Venture fund operators cry foul over the SBA's bid to get a greater share of their investment profits.
In an effort to stop losing money in its equity-investment program, the SBA is seeking a larger stake in the profits generated by the venture funds it licenses. The agency's goal isn't to make money but to break even. Under existing rules, it provides two-thirds of the capital for Small Business Investment Companies, or SBICs, but receives a much smaller percentage of their profits. The SBA has asked Congress to increase its share to 33.3 percent, up significantly from its current take of about 10 percent. The change would affect funds started after September 30, 2004.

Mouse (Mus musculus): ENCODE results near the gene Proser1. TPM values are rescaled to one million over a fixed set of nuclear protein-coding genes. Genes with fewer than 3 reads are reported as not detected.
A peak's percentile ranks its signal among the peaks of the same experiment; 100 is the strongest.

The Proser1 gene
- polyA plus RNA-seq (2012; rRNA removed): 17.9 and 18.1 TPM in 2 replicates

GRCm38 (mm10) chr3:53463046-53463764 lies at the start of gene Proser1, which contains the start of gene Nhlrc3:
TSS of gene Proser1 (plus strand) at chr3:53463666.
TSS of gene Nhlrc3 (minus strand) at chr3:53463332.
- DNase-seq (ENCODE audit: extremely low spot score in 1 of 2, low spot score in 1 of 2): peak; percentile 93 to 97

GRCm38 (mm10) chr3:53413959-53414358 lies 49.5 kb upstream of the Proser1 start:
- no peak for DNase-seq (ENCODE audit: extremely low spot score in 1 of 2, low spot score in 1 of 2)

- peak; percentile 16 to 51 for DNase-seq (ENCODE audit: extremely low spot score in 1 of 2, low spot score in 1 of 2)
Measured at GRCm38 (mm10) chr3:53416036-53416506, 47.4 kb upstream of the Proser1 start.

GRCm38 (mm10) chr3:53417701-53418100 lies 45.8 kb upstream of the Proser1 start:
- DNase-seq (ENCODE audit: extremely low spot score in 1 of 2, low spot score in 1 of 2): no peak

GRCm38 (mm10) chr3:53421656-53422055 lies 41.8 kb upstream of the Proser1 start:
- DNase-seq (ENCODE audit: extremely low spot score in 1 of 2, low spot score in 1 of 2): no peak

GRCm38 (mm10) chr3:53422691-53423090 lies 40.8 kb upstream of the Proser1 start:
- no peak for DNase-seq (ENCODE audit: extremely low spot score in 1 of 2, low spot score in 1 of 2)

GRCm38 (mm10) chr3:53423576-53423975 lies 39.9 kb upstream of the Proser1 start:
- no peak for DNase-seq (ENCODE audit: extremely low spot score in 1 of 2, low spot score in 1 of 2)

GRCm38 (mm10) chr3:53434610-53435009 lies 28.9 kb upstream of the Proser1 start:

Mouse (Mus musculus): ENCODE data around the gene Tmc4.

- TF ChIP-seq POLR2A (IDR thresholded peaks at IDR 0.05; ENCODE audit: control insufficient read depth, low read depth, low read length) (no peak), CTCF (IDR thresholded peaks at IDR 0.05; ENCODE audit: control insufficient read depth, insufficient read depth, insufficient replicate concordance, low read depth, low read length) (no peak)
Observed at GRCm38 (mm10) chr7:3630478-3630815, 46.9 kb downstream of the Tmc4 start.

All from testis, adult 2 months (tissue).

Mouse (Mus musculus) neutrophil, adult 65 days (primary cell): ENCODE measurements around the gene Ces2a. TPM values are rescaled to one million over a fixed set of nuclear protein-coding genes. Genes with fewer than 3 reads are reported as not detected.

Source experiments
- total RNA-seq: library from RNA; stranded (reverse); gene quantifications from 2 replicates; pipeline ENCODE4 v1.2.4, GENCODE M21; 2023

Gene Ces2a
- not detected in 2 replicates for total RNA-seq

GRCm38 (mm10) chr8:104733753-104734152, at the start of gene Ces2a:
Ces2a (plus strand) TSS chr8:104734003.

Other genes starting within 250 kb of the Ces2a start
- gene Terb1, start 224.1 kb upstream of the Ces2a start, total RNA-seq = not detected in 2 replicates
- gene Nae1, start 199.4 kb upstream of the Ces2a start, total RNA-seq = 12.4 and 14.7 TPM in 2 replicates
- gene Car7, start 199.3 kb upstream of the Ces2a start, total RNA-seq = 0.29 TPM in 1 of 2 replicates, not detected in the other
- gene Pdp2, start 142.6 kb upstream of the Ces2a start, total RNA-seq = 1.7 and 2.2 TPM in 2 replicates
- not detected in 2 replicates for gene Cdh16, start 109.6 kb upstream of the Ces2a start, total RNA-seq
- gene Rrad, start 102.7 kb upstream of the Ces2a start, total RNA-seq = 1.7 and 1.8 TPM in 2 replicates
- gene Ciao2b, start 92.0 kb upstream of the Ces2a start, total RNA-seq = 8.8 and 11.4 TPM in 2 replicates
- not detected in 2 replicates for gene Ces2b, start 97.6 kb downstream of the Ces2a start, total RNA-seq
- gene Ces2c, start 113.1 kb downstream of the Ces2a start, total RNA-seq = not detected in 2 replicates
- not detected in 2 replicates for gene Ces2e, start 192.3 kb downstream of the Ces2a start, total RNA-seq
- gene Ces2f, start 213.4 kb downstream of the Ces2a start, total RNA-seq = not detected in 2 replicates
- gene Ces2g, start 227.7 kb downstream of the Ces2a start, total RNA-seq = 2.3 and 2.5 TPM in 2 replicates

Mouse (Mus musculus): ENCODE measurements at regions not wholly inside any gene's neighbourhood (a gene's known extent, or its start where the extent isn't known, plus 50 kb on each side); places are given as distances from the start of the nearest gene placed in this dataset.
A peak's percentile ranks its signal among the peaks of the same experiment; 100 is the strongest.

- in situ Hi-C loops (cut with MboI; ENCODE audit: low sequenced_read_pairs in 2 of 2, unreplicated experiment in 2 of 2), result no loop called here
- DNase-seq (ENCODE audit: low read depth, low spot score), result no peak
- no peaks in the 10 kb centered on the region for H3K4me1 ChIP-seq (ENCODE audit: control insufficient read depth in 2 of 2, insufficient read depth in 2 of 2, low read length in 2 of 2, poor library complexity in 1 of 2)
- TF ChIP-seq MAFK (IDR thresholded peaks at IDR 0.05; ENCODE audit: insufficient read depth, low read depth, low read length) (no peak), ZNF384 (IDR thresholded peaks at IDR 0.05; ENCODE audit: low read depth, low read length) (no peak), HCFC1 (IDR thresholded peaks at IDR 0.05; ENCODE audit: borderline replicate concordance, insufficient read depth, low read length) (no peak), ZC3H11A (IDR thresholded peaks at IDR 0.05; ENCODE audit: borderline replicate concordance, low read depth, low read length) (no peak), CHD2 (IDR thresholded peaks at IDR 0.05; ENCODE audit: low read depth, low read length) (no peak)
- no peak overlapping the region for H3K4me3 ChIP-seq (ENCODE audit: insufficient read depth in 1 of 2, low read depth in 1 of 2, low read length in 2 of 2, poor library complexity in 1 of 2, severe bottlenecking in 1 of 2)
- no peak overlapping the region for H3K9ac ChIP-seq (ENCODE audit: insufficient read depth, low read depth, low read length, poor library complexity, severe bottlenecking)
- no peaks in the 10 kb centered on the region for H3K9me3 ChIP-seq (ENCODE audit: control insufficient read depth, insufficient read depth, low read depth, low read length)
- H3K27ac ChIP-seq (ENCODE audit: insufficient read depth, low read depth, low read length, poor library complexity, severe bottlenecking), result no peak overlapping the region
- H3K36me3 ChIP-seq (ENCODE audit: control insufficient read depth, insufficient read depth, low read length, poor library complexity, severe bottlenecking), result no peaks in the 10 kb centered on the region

Fund managers argue that such a drastic change in the program's economics will dissuade private investors from putting up capital to start an SBIC. Critics maintain that private investors, who already take a back seat to the SBA in recovering investment losses, are unlikely to accept other unattractive terms, particularly a sizable decrease in their own share of profits. "The [SBIC] industry believes that would represent far too risky an investment for private investors for the potential gain they would get from investing in those SBICs," says Lee Mercer, president of the National Association of Small Business Investment Companies (NASBIC).